Neighborhood Resilience Project Visits Woodland Hills To Launch Peer-To-Peer Mentorship Program

A selection of high school students were introduced to a new peer-to-peer mentorship program on Tuesday during an assembly held by the Neighborhood Resilience Project.

A selection of high school students were introduced to a new peer-to-peer mentorship program on Tuesday during an assembly held by the Neighborhood Resilience Project.

Founded by Rev. Paul Abernathy, the Neighborhood Resilience Project provides resources and support for communities regularly affected by trauma. The group is launching a new peer-to-peer mentorship program that emphasizes leadership development and community healing. Woodland Hills is one of three schools that will be involved in the new program. 

Rev. Paul Abernathy and Steelers running back Trey Edmunds speak to Woodland Hills students on Tuesday, Nov. 9

To introduce students to the program, the Neighborhood Resilience Project invited Steelers running back Trey Edmunds to speak to the students. Edmunds promised at the outset that he would be real with the students and he opened up about his own experiences. He also relayed advice to them, particularly when it comes to making the right decisions. It takes just one second to make a mistake, Edmunds said.

Steelers running back Trey Edmunds speaks to Woodland Hills High School students during a Neighborhood Resilience Project assembly on November 9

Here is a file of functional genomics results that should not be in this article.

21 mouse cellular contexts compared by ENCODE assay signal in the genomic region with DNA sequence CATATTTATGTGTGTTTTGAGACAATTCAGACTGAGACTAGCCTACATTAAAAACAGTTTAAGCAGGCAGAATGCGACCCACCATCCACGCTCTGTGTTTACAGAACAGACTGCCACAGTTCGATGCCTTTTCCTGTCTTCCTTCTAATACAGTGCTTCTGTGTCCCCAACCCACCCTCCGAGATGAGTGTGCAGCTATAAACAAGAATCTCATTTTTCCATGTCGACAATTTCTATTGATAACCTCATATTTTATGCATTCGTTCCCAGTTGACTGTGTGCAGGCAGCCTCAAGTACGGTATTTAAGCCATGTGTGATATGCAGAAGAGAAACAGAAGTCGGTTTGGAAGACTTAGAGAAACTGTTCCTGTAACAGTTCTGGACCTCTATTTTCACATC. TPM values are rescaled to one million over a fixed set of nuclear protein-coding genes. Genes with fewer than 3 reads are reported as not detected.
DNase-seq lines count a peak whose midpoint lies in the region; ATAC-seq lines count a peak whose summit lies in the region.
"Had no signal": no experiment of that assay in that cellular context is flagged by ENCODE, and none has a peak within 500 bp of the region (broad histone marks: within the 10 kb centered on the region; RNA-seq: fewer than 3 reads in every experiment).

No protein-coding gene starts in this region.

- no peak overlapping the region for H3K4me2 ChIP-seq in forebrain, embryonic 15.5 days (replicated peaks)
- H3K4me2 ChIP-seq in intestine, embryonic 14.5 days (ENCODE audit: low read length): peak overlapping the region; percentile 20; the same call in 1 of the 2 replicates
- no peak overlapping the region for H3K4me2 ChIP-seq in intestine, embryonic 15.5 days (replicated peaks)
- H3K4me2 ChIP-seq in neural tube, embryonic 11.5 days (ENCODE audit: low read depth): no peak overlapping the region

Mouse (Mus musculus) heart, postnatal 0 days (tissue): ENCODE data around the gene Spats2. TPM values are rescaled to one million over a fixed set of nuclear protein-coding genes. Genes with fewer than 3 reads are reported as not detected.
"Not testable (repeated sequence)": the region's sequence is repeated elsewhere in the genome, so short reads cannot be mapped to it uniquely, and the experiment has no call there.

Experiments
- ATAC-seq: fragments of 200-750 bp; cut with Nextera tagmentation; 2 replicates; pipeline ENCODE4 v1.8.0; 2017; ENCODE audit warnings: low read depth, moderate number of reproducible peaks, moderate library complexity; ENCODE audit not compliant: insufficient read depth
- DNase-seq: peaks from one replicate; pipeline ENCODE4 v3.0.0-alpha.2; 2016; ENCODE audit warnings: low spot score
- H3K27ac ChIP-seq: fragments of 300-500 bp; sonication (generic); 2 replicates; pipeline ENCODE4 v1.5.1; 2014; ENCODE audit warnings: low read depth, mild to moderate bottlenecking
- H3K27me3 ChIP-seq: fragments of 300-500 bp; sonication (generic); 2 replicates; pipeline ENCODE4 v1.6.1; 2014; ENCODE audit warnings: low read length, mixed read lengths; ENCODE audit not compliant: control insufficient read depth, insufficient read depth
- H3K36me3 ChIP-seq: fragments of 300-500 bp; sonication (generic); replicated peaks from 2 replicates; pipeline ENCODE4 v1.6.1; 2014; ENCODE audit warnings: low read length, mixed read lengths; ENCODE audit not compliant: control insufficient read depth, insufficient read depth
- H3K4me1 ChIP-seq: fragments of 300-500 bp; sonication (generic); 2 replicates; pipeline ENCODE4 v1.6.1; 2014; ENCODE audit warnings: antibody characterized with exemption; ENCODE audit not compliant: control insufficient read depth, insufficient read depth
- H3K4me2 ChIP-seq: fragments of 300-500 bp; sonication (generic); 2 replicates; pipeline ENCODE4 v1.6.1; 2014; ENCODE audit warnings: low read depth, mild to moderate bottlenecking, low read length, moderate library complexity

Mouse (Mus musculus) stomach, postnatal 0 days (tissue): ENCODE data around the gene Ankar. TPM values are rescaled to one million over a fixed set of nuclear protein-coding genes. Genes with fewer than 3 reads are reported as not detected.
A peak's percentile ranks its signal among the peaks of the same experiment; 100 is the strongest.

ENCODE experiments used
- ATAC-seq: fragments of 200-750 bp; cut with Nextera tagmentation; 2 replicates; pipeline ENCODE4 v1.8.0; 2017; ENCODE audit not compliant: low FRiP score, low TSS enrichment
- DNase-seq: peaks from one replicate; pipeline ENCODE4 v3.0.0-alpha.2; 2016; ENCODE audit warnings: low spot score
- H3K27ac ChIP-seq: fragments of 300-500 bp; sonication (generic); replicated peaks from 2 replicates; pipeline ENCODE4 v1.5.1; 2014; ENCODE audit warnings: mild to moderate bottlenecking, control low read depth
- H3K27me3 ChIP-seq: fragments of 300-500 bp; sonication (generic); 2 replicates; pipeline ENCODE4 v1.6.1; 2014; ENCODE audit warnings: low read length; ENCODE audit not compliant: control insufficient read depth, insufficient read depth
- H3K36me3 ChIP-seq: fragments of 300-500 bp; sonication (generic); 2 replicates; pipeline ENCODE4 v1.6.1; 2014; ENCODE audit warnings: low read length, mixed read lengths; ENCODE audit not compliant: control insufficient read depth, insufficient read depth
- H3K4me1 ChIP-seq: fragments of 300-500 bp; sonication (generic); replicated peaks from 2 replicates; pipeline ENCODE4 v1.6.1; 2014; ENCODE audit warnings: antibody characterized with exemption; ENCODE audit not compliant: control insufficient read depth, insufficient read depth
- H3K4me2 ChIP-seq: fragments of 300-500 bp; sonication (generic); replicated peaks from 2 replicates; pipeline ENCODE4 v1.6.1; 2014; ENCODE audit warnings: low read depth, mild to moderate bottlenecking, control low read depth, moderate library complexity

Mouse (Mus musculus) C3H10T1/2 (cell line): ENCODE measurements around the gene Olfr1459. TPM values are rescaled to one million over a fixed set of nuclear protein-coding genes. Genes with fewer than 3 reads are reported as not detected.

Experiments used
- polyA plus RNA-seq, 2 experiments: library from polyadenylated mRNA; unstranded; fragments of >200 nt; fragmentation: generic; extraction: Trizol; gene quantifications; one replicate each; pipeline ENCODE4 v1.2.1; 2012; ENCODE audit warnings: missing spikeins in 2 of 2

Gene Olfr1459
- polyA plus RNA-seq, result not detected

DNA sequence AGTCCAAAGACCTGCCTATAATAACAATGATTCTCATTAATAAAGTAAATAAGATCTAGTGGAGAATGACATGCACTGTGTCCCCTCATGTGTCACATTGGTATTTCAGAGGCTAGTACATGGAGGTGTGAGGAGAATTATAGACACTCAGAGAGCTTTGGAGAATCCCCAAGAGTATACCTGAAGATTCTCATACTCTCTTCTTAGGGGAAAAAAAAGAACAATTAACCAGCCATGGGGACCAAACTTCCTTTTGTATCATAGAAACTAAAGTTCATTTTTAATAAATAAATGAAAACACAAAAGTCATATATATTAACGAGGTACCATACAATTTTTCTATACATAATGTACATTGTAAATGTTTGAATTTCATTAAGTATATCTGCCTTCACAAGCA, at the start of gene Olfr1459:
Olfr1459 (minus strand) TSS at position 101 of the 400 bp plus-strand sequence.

Edmunds pointed to recent real life situations from the NFL where poor decisions not only impacted the careers of pro football players but, in one case, cost an innocent person her life. Hard choices are everywhere, but the students have the power to make a transformative positive choice right now.

“You can be the difference in your family," Edmunds said. "You can make a decision today that sets you and your family for the rest of your lives.”

He also emphasized the importance of reaching out for help.

"It's OK to not be OK," Edmunds assured the students.

Steelers running back Trey Edmunds speaks to Woodland Hills High School students during a Neighborhood Resilience Project assembly on November 9

Students in the program from the Neighborhood Resilience Project will learn both high-level concepts and practical skills. Eight students from each lunch period - 24 students in all - will learn from a curriculum that teaches students how to recognize and handle the emotions related to trauma, learn about conflict resolution, learn how to build resilience, learn how to organize community listening sessions, and more. 

Those students will then utilize those tools to become mentors in the second year of the program and help their classmates acquire the same toolkit. 

For those interested in learning more about the Neighborhood Resilience Project, Rev. Paul Abernathy will be presenting during the Nov. 10 school board agenda setting meeting. 

A selection of high school students were introduced to a new peer-to-peer mentorship program on Tuesday during an assembly held by the Neighborhood Resilience Project.





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